Chronic stress can produce immune system dysfunction and suppress our immunity.
Although our stress response has evolutionarily functioned to protect us from a threat or perceived danger, when stress is prolonged or chronic, it has a negative effect on our innate immune system, leaving us more vulnerable to illness and infections.
Acute vs. Chronic Stress
The stress response, simply stated, comes about when a stimulus (physical or psychological stressor) triggers a reaction in the brain (stress perception) that activates physiological changes in the body (stress response). Emotions, mind and body are all involved and affected.
Acute stress produces physiological changes that help us avoid danger – increasing respiratory rates, blood flow to the brain and skeletal muscles, core temperature and pain threshold – and these changes even help boost immune function, in anticipation of needing to heal a wound or injury.
But in chronic stress, when the body’s stress response is repeatedly or continually activated for long periods of time, our exposure to stress hormones is increased and prolonged, which results in negative effects on our immune system.
Immune, Endocrine, and Nervous Systems
To function effectively, our immune system requires complex interactions with the endocrine system and our central nervous system. When these interactions are disrupted by chronic stress, results can include decreased immune cell numbers and functions, and increased immunosuppressive mechanisms.
Chronic stress can increase our susceptibility to and prolong infectious illnesses. For example, chronic stress can result in a decrease in the number and activity of white blood cells and natural killer (NK) cells that we rely on to help our immune system respond to a variety of infections and invaders. Stress can even modulate antibody and T-cell responses to vaccines, both antiviral and antibacterial, which can result in delayed or decreased effectiveness.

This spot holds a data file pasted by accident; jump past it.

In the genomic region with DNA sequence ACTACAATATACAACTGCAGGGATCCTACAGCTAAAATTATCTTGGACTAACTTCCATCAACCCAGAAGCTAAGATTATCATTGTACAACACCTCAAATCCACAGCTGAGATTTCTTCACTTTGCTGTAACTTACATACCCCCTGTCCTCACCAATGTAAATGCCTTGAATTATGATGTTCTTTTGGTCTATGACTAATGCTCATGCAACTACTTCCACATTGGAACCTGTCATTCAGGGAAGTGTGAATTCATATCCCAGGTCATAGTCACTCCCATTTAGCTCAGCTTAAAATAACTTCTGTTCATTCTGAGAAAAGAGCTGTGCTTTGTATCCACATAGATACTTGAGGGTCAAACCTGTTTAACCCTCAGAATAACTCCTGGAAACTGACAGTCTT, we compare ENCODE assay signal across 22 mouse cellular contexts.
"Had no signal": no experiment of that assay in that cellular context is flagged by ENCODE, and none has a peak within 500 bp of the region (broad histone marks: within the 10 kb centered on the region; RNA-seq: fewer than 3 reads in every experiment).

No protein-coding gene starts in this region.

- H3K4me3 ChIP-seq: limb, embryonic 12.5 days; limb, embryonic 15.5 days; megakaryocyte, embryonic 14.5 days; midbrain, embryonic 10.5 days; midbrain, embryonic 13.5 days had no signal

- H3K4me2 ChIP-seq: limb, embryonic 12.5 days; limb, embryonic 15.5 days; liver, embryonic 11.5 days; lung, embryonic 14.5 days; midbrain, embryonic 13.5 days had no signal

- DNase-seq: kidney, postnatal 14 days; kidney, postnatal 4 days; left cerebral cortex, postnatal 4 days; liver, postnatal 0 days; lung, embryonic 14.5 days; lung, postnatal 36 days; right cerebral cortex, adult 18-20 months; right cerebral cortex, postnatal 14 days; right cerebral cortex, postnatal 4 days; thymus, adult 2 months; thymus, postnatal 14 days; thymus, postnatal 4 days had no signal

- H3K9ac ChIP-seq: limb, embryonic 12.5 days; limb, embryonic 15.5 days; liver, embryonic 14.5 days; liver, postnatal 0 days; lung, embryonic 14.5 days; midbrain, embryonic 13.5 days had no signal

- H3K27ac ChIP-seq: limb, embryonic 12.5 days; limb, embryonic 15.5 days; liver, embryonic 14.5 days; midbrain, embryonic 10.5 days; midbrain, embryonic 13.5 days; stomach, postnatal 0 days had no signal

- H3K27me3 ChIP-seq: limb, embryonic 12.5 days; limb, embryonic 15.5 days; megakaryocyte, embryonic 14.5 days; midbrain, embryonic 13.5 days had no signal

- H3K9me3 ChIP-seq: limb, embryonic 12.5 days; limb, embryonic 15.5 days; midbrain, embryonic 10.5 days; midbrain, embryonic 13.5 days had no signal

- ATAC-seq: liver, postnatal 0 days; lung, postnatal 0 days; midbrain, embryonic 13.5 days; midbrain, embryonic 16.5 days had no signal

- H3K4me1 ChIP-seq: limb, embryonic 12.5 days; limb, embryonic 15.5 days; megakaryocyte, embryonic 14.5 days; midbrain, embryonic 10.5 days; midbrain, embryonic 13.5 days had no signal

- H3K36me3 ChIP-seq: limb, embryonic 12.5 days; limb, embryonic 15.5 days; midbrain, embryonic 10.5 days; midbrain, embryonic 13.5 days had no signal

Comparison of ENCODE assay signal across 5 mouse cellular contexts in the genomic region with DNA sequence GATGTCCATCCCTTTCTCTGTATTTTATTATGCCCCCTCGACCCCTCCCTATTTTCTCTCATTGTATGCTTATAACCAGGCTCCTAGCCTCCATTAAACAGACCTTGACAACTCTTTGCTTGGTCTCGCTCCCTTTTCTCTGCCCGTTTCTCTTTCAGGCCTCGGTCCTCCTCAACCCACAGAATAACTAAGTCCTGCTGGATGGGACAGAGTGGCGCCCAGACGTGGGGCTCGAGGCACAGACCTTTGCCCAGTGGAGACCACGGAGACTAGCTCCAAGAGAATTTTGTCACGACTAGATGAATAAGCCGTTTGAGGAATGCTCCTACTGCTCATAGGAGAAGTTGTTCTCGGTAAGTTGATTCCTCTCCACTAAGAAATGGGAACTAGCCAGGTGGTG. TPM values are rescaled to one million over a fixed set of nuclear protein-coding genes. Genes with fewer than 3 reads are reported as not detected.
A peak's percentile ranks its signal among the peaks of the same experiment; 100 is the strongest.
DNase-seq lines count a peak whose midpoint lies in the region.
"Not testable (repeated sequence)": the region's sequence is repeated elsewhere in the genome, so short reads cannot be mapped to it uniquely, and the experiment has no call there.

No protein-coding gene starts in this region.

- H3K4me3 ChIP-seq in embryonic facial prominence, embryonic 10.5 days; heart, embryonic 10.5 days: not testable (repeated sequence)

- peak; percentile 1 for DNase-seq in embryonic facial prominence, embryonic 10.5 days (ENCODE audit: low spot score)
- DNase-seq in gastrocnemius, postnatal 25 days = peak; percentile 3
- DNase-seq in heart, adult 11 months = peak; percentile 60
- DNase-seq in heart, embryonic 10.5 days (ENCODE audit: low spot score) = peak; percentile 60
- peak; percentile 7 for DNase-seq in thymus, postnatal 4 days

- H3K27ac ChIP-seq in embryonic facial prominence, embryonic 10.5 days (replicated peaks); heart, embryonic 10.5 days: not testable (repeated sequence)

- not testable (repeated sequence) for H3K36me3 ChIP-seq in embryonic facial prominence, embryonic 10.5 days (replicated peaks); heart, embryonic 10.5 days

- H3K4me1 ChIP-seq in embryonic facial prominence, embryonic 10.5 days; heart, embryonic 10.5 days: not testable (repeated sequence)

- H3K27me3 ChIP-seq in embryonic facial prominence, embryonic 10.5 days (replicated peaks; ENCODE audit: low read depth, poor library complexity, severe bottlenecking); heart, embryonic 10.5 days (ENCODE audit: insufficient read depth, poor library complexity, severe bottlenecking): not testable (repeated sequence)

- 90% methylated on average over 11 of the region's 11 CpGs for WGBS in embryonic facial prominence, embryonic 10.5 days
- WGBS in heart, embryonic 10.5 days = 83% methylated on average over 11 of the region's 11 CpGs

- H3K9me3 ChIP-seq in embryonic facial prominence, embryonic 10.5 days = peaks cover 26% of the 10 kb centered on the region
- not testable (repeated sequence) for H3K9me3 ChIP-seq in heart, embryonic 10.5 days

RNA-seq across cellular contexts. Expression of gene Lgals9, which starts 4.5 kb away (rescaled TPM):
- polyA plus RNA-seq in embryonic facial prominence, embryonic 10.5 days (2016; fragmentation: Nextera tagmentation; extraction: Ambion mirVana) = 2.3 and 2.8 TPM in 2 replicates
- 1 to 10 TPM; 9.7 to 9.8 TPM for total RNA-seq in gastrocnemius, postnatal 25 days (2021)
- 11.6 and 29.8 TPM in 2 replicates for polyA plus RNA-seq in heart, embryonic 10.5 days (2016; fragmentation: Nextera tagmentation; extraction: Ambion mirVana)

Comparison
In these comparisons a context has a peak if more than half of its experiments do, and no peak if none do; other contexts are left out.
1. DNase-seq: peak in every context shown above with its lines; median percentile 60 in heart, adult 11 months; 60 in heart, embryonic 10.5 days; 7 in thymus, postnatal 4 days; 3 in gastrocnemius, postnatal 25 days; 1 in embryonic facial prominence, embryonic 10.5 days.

Reducing and Addressing Stress
As stress has effects on our physical, mental and emotional health, there are things we can do to help relieve stress in all of those areas.
We can engage in physical activities that promote relaxation and wellness, such as yoga, stretching, walking or other gentle activities. These will help move our muscles and joints to release tension and move lymph throughout our bodies.
We can explore and practice mindful activities, such as positive thinking, guided meditation, relaxation techniques or learning a new skill, which will engage us mentally and expand our horizons.
We can increase social interactions with people who support our efforts to be stronger and healthier. Social engagement is a key factor in physical, mental and emotional health.
Nutritional support is also helpful. Eating a clean, balanced diet will nurture overall health and help keep all of our organs and systems working efficiently. Also, seek out herbs, minerals and vitamins that support relaxation and a healthy immune system.
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